Activities: USAMDW serves as the Department of the Army’s executive agent for official ceremonial events. It represents the armed forces on behalf of the Department of Defense during national-level ceremonial functions that include but are not limited to: presidential inaugurations, official wreath ceremonies at the Tomb of the Unknown Soldier and state funerals. Its five subordinate commands are:
- the Army Aviation Brigade, which provides executive support to Army leadership and also has a rescue force element;
- the 3d U.S. Infantry Regiment (The Old Guard), the oldest active duty infantry unit, the official ceremonial unit and escort to the president, responsible for conducting memorial affairs missions and official military ceremonies at the White House, the Pentagon, national memorials and elsewhere in the nation’s capital;
- the U.S. Army Band “Pershing’s Own,” the Army’s premier musical organization, that, through musical excellence, connects the Army to the American public and provides musical support to senior leadership and a wide spectrum of federal agencies and recruiting initiatives;
- the U.S. Army Transportation Agency, which provides premier, world-wide ground logistical support to White House officials (this is the only all-Army unit under the direction of the White House Military Office—each unit member earns a Presidential Service Identification Badge); and
- the U.S. Army Field Band, which is the premier touring musical representative for the U.S. Army, traveling thousands of miles each year as a musical ambassador and undertaking a mission of public outreach that includes media appearances and performances at secondary schools and universities nationwide.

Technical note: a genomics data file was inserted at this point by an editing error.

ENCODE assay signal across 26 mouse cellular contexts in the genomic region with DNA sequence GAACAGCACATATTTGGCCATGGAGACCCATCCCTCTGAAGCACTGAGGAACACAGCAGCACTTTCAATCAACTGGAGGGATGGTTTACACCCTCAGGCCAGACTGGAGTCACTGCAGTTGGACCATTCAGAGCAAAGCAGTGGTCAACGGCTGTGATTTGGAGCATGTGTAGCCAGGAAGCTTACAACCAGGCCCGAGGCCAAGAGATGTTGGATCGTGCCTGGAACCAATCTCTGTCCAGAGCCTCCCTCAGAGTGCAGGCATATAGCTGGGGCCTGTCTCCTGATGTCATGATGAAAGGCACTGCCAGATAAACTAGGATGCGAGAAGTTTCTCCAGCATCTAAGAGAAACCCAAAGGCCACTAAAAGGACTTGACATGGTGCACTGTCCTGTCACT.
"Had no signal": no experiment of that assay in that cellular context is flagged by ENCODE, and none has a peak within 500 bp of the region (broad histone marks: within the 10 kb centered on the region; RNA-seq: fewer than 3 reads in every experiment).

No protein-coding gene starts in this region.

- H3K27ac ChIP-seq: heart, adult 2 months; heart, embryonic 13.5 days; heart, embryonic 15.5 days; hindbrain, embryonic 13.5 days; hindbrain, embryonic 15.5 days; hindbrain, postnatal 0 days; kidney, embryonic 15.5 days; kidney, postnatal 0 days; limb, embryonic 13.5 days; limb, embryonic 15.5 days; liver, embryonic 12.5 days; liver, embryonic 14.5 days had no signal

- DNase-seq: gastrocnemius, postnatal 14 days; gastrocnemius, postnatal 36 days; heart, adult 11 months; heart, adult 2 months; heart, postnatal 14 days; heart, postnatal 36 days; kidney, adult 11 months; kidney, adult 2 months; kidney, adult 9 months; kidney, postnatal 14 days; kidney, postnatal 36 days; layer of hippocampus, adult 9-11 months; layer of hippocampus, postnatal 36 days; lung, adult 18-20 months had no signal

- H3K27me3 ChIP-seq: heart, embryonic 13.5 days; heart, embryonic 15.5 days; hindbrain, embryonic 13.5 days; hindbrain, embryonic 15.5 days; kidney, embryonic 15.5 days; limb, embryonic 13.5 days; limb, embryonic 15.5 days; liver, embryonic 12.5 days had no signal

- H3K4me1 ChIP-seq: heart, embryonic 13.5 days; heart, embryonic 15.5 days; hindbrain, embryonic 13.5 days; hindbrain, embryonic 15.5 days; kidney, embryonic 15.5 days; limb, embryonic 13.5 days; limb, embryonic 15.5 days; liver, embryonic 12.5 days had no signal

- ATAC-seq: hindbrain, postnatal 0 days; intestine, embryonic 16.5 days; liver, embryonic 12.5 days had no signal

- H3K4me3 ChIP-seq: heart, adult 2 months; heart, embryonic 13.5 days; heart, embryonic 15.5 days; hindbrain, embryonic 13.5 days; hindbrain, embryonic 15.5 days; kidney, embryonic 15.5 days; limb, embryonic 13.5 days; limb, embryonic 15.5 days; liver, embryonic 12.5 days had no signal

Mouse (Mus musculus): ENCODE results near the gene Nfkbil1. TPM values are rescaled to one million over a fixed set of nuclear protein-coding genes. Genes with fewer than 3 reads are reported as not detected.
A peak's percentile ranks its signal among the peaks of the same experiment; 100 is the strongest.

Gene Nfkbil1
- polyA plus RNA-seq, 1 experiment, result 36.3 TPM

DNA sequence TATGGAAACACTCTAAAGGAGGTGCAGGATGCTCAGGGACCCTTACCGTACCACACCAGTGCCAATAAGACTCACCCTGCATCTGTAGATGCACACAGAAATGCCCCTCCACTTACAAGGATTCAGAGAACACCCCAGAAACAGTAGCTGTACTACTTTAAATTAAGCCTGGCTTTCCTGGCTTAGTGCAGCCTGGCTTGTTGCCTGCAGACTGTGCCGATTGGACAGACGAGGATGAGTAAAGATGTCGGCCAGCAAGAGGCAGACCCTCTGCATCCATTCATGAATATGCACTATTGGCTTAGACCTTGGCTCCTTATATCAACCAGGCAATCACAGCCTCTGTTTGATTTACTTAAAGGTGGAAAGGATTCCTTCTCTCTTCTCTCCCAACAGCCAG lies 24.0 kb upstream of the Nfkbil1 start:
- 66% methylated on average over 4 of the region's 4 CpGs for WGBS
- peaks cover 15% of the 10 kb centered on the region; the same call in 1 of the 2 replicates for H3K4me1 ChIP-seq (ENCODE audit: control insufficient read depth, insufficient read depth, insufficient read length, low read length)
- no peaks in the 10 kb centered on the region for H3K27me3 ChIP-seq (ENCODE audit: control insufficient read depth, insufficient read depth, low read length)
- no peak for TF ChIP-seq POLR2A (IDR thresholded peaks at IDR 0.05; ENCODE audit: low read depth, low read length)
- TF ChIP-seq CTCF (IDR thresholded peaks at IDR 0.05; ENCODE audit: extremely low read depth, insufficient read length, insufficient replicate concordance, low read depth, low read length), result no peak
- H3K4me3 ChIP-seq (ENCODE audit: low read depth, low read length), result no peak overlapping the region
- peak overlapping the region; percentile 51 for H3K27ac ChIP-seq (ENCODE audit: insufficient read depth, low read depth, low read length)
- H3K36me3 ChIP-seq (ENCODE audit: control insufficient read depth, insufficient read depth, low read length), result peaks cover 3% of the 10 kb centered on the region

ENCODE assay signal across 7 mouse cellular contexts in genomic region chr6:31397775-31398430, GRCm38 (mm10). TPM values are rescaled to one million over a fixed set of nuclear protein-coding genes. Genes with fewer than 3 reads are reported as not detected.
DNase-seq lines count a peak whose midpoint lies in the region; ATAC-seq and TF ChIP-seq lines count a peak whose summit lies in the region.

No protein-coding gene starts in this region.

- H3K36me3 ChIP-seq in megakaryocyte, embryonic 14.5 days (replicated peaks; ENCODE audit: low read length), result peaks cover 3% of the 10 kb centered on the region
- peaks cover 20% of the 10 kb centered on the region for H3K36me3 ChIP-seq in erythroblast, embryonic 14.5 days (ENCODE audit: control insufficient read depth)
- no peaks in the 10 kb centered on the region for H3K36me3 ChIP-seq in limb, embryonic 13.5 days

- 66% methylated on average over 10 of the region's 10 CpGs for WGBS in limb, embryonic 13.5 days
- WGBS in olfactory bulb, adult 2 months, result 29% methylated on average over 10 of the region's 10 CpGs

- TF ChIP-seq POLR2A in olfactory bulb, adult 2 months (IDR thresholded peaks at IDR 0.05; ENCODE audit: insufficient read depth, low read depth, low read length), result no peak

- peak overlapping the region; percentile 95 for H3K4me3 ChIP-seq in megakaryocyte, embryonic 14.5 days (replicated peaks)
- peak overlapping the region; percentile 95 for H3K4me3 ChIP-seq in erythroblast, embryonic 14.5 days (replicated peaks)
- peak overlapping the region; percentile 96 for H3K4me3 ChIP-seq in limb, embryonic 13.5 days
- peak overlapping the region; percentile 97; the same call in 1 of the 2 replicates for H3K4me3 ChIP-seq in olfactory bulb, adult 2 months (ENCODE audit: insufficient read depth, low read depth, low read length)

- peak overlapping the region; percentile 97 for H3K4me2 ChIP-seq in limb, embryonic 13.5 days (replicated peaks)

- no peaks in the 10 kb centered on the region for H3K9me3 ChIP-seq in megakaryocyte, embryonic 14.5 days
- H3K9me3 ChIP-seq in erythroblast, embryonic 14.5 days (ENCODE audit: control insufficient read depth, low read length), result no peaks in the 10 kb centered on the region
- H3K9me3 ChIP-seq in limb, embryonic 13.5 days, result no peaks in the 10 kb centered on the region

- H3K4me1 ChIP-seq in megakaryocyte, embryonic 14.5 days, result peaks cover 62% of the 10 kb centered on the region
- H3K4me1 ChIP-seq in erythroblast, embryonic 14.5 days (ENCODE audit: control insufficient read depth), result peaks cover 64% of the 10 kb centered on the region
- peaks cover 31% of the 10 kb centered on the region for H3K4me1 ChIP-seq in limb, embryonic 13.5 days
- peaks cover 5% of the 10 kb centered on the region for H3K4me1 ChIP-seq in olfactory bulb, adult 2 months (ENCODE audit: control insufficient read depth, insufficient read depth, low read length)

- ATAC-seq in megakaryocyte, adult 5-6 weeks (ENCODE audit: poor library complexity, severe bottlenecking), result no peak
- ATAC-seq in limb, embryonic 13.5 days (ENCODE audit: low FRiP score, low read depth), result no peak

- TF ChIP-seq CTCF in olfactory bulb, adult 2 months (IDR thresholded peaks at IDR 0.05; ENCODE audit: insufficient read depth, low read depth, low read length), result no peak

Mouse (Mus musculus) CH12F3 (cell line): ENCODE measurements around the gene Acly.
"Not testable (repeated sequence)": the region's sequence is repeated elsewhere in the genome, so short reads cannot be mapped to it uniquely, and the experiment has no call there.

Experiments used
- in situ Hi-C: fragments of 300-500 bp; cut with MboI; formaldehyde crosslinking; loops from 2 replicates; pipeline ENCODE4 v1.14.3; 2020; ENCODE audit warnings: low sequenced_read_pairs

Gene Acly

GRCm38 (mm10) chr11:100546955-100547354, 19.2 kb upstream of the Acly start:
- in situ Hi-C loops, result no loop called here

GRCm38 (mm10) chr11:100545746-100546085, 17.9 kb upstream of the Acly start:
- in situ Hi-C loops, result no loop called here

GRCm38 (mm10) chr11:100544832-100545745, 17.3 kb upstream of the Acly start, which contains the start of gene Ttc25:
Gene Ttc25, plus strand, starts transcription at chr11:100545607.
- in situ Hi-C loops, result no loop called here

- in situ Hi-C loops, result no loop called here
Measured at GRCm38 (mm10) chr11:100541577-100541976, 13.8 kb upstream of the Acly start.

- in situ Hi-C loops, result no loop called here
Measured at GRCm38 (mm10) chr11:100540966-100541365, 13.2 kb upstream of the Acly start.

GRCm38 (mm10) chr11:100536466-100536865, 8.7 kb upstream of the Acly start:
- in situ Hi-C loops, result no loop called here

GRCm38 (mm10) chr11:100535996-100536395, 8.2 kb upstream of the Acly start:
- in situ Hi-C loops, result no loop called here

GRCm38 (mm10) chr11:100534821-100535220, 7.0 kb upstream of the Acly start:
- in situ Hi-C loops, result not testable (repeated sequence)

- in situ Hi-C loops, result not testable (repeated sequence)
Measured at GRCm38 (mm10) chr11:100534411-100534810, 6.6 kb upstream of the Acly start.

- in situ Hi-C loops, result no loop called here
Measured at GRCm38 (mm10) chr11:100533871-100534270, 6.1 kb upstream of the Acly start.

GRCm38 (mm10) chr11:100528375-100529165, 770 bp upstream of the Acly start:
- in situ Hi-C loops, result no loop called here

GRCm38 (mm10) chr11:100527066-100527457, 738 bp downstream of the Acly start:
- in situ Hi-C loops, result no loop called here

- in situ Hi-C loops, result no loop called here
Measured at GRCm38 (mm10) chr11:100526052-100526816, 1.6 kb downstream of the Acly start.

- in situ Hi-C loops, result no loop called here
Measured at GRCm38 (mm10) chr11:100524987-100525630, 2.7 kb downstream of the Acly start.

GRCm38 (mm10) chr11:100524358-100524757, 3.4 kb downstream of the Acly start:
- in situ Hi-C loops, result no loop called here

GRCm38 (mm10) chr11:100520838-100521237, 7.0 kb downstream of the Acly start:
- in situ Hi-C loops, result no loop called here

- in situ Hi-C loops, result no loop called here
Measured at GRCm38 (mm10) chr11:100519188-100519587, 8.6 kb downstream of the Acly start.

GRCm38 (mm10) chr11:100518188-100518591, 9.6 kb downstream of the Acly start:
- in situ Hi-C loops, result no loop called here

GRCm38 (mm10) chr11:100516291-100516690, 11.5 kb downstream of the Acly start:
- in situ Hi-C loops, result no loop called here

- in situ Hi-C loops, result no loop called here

Military Postal Service Agency
Mission: MPSA achieves efficient and responsive processing, transportation and distribution of personal and official mail throughout the Department of Defense (DoD).
Activities: MPSA was formed in 1980 to serve as the single mail manager within the military services. It provides the best value postal services to authorized DoD patrons for personal and official mail around the world, in contingency and non-contingency operations, in peace and war, around the clock and around the world. As a jointly-staffed organization, headquartered in the National Capital Region, it serves as the single point of contact with the United States Postal Service (USPS), and it oversees the Military Postal Service (MPS) for DoD. MPS provides postal support to geographic combatant commands through services’ theater postal commands by assisting with contingency planning. It also monitors transportation expenditures for mail movement, is the proponent for DoD’s cost control policy on official mail and is the functional director for military mail. The MPS operates as an extension of the USPS in over 55 countries and provides similar postal service wherever possible. Differences in postal service are based on restrictions for the assigned country and various types of military operations. Movement of DoD mail by air, ground or surface transportation is accomplished through multiple partnerships among the United States, foreign governments and the commercial sector, facilitated by entities such as the USPS, U.S. Transportation Command, the Defense Logistics Agency, Military Sealift Command, Air Mobility Command and U.S. and foreign flag commercial airlines.